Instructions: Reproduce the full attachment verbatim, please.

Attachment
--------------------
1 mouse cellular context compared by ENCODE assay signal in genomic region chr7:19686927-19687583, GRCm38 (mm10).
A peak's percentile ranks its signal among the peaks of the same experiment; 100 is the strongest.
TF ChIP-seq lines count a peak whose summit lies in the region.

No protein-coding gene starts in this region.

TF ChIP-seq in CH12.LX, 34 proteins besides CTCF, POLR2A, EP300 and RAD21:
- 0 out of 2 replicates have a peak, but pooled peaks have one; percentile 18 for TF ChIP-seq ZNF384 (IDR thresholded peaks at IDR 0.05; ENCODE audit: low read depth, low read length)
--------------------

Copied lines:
1 mouse cellular context compared by ENCODE assay signal in genomic region chr7:19686927-19687583, GRCm38 (mm10).
A peak's percentile ranks its signal among the peaks of the same experiment; 100 is the strongest.
TF ChIP-seq lines count a peak whose summit lies in the region.

No protein-coding gene starts in this region.

TF ChIP-seq in CH12.LX, 34 proteins besides CTCF, POLR2A, EP300 and RAD21:
- 0 out of 2 replicates have a peak, but pooled peaks have one; percentile 18 for TF ChIP-seq ZNF384 (IDR thresholded peaks at IDR 0.05; ENCODE audit: low read depth, low read length)